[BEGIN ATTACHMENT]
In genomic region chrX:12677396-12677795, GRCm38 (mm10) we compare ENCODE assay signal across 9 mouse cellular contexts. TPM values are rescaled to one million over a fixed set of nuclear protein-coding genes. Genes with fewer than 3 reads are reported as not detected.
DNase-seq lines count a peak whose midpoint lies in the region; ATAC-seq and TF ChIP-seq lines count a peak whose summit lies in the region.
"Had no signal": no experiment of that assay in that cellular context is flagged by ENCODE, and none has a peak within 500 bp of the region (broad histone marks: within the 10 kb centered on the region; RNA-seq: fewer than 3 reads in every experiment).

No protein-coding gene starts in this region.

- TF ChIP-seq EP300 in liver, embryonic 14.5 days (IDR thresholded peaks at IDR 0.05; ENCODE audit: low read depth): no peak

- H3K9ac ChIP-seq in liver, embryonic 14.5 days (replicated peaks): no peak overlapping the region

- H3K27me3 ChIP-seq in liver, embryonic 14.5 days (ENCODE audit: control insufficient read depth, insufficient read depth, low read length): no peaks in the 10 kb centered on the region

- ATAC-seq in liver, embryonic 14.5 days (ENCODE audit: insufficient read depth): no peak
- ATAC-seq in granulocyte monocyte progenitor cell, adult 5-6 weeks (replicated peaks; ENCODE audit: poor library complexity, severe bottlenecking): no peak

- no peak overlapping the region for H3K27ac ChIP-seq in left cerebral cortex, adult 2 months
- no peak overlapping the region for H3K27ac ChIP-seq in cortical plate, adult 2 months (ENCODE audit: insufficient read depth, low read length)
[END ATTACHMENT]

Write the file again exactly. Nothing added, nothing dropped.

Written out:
In genomic region chrX:12677396-12677795, GRCm38 (mm10) we compare ENCODE assay signal across 9 mouse cellular contexts. TPM values are rescaled to one million over a fixed set of nuclear protein-coding genes. Genes with fewer than 3 reads are reported as not detected.
DNase-seq lines count a peak whose midpoint lies in the region; ATAC-seq and TF ChIP-seq lines count a peak whose summit lies in the region.
"Had no signal": no experiment of that assay in that cellular context is flagged by ENCODE, and none has a peak within 500 bp of the region (broad histone marks: within the 10 kb centered on the region; RNA-seq: fewer than 3 reads in every experiment).

No protein-coding gene starts in this region.

- TF ChIP-seq EP300 in liver, embryonic 14.5 days (IDR thresholded peaks at IDR 0.05; ENCODE audit: low read depth): no peak

- H3K9ac ChIP-seq in liver, embryonic 14.5 days (replicated peaks): no peak overlapping the region

- H3K27me3 ChIP-seq in liver, embryonic 14.5 days (ENCODE audit: control insufficient read depth, insufficient read depth, low read length): no peaks in the 10 kb centered on the region

- ATAC-seq in liver, embryonic 14.5 days (ENCODE audit: insufficient read depth): no peak
- ATAC-seq in granulocyte monocyte progenitor cell, adult 5-6 weeks (replicated peaks; ENCODE audit: poor library complexity, severe bottlenecking): no peak

- no peak overlapping the region for H3K27ac ChIP-seq in left cerebral cortex, adult 2 months
- no peak overlapping the region for H3K27ac ChIP-seq in cortical plate, adult 2 months (ENCODE audit: insufficient read depth, low read length)